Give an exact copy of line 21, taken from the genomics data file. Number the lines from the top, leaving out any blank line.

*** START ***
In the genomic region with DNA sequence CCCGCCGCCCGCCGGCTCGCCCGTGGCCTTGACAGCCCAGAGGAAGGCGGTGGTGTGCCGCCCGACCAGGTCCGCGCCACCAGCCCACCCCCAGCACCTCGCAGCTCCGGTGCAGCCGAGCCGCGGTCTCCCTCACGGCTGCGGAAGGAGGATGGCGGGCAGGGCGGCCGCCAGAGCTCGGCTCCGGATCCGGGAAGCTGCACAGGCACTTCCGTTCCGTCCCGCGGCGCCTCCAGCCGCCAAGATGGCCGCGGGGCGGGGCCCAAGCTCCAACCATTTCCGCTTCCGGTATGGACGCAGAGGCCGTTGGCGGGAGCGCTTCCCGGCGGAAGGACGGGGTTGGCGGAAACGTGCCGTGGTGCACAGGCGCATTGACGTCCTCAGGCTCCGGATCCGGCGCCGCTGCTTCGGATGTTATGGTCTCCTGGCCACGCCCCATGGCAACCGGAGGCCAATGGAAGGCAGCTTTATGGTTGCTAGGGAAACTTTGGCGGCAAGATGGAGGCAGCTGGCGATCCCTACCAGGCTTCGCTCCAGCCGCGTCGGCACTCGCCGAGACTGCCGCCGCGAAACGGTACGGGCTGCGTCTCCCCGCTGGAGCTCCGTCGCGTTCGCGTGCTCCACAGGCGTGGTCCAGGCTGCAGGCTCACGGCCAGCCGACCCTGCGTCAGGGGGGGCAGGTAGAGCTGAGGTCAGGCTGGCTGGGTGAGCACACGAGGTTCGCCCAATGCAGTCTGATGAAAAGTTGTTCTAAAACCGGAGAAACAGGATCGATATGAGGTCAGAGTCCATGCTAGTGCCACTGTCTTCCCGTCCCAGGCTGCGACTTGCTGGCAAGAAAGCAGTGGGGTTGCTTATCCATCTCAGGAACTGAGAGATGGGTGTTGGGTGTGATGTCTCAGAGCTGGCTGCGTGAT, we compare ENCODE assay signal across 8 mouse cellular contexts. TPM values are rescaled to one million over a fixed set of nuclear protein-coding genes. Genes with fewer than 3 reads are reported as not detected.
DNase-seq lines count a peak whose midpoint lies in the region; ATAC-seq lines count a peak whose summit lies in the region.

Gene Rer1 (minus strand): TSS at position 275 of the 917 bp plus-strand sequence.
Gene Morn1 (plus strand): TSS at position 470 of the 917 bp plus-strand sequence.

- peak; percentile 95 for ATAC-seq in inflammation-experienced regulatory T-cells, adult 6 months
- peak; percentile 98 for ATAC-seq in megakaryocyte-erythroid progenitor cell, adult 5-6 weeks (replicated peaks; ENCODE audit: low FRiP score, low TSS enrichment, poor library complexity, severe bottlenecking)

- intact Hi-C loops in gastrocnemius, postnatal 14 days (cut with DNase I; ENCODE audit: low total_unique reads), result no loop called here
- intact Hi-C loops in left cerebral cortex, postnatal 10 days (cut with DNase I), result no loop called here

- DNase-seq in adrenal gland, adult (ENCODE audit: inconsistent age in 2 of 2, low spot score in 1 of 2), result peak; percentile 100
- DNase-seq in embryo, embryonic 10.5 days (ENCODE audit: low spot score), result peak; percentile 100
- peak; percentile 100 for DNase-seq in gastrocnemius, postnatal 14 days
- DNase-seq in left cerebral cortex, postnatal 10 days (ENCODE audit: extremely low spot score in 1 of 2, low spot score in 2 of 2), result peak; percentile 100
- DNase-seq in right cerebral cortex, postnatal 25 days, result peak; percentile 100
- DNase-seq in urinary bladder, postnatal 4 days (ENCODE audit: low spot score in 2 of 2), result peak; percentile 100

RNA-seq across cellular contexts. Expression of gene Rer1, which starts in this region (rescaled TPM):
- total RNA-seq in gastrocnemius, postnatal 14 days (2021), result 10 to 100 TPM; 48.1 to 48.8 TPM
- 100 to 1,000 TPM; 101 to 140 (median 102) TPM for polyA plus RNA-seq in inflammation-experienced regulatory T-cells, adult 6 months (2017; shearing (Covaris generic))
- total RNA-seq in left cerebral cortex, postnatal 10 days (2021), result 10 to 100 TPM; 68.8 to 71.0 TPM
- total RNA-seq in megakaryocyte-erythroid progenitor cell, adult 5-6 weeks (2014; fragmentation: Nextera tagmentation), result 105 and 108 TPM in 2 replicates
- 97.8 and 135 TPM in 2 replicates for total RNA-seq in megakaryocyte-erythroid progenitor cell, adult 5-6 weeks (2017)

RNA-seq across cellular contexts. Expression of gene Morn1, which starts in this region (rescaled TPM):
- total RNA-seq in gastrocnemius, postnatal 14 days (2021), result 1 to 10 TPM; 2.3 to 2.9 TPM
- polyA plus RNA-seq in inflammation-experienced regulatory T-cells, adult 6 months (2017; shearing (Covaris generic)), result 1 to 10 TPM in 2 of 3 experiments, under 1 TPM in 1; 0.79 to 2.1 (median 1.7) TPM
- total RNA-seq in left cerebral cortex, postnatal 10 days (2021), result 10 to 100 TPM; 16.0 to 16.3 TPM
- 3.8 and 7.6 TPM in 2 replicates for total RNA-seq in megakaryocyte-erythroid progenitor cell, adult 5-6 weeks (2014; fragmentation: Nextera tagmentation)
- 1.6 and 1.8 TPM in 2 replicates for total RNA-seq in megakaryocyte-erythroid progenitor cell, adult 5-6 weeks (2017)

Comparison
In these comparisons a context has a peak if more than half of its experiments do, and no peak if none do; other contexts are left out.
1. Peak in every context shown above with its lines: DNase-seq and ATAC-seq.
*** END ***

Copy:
RNA-seq across cellular contexts. Expression of gene Morn1, which starts in this region (rescaled TPM):